Anorgasmia: Inability to Achieve Orgasm
Anorgasmia, or the inability to achieve orgasm, is a sexual disorder that affects men and women alike. However, studies have shown that women are more likely to fall victim to this condition than men. It can be the source of sexual frustration and cause the individual to suffer from low libido. Furthermore, if or when sexual excitement is triggered, pelvic pain can result from lack of relief of tension. In other cases, anorgasmia can eventually bring on limited or complete absence of sexual arousal.
Because anorgasmia exists in varying degrees, it is classified according to its extent into primary, secondary or situational anorgasmia. Knowledge on what constitutes each category could be helpful.
The primary version describes cases in which orgasm has never been achieved. Sufferers of this incredibly rare condition are not necessarily sexually dysfunctional; they can experience low levels of sexual arousal without the peaks required for an orgasm to occur. More often than not, they can still derive some sexual pleasure from kissing, cuddling and caressing, as well as from the intimacy of the act of penetration. While underlying health problems may be the cause of primary anorgasmia, there is often no apparent physical or psychological reason explaining one’s inability to have an orgasm.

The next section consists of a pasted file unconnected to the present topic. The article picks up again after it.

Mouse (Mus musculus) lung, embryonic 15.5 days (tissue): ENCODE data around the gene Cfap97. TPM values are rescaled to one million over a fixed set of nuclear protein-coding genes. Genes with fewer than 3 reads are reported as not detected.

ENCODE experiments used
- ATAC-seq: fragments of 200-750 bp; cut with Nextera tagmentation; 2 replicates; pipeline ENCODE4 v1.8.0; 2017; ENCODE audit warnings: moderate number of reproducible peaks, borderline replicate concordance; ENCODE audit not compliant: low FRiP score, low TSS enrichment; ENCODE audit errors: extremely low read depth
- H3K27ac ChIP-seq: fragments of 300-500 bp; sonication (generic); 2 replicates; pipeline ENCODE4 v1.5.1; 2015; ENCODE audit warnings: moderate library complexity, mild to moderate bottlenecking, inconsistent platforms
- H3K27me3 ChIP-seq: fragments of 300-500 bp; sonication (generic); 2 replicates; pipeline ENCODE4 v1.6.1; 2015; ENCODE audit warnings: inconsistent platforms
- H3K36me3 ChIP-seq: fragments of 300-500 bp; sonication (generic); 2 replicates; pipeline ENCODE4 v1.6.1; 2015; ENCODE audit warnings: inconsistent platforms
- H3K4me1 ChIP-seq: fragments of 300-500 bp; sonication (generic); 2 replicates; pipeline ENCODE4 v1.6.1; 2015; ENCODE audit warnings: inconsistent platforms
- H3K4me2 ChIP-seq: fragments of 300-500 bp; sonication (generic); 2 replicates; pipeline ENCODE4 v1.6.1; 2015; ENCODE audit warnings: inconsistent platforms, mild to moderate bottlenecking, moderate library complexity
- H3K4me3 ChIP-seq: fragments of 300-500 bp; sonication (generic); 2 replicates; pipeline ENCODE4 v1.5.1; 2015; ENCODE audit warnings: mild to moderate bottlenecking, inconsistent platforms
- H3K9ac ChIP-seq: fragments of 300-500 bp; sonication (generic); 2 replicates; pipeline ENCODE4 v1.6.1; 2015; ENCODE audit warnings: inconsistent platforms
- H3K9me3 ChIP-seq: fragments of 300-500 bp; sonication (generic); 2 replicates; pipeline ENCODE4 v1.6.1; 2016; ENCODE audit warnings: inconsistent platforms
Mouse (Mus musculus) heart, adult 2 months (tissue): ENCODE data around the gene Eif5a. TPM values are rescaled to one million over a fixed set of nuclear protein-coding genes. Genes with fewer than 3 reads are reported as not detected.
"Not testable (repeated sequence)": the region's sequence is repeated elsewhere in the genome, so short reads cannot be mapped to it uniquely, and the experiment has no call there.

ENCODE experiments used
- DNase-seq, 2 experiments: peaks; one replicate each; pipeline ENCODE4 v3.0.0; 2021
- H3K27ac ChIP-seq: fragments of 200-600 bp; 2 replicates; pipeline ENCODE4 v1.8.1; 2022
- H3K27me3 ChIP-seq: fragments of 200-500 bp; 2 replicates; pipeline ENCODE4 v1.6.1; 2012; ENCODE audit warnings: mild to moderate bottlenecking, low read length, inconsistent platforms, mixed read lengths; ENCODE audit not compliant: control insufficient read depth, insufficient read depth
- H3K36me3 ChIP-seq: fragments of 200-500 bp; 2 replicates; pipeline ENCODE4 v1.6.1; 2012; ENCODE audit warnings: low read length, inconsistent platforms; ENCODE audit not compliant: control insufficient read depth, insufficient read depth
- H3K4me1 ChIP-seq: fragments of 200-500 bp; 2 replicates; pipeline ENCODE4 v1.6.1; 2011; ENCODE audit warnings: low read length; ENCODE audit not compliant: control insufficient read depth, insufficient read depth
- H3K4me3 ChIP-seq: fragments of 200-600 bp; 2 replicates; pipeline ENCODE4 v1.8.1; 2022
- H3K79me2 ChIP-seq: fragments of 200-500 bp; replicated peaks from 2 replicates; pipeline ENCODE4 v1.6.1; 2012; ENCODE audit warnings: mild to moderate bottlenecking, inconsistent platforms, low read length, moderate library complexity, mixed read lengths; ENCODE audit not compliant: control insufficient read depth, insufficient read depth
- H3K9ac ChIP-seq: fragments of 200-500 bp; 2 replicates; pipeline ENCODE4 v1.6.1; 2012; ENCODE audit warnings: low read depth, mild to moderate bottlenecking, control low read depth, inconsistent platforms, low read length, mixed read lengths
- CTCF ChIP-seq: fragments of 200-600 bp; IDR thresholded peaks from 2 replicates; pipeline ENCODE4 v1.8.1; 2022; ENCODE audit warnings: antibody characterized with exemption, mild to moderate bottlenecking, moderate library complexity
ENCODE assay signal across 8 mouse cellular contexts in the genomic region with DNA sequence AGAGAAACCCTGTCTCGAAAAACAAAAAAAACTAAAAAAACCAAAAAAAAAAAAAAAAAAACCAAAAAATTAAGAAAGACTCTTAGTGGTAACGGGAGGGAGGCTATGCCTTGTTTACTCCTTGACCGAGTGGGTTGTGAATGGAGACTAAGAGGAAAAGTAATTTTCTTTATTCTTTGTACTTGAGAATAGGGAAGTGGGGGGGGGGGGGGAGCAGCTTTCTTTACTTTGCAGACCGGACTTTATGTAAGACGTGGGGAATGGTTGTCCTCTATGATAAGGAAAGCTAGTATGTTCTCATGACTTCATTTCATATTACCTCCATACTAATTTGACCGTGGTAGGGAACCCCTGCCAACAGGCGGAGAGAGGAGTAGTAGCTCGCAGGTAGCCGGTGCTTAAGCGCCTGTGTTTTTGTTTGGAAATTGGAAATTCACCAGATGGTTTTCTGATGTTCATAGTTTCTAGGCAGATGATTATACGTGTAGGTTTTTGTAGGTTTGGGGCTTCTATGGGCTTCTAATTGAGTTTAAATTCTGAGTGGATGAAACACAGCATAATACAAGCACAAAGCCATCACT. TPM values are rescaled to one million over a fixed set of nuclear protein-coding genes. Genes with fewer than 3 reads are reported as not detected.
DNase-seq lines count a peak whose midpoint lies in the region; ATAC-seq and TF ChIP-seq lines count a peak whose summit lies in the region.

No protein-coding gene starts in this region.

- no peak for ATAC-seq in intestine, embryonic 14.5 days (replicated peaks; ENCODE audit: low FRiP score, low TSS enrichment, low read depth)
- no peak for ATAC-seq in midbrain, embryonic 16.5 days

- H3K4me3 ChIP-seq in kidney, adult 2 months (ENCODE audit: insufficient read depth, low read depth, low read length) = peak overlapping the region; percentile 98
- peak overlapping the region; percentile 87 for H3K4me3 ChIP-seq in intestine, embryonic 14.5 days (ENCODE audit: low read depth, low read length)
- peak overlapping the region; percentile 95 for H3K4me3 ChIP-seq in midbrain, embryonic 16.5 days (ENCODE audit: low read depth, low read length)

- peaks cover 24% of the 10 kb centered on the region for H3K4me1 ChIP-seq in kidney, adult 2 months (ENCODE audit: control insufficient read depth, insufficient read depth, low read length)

The term secondary anorgasmia refers to cases in which the ability to have an orgasm has been lost. The causes are many and varied in this department, ranging from physical traumas to psychological issues. Depression and grief are examples of psychological complications that lead to secondary anorgasmia. Certain medications and substance abuse may also be the root of this condition. Major health problems that impair a person’s blood flow, such as diabetes or cardiovascular disease, can reduce the individual’s capacity to feel sexually aroused. Pelvic trauma, surgery, and particular conditions such as diabetic neuropathy might have damaged the nerve endings of the pelvic area, causing inability to reach orgasm. Finally, hormonal imbalances often affect an individual’s libido, eventually resulting in anorgasmia.
The third variety is situational anorgasmia, whereby orgasm is possible in some situations but out of reach in others. For instance, it could be a psychological response to a particular stimulus, to intercourse with a certain partner, or to a type of foreplay. In most respects, it is frequently just a matter of sexual preference and rarely classified as a serious problem.
Psychological problems such as inhibitions or trauma are generally handled through psychosexual counseling, whereas depression disorders are better treated with relevant psychotherapy. Hypnosis has also been deemed helpful as a way of curing psychological anorgasmia.
Physical anorgasmia that originates in hormone imbalances can be corrected with hormonal patches or tablets prescribed by a medical doctor. Decreased blood flow to the pelvic area may also be remedied by medication. In some cases, a clitoral vacuum pump device can be used with good results. Nerve damage from pelvic trauma or surgery is not as easily fixed. However, research into ways of re-growing damaged nerves is currently underway, suggesting that a cure might be available in the future.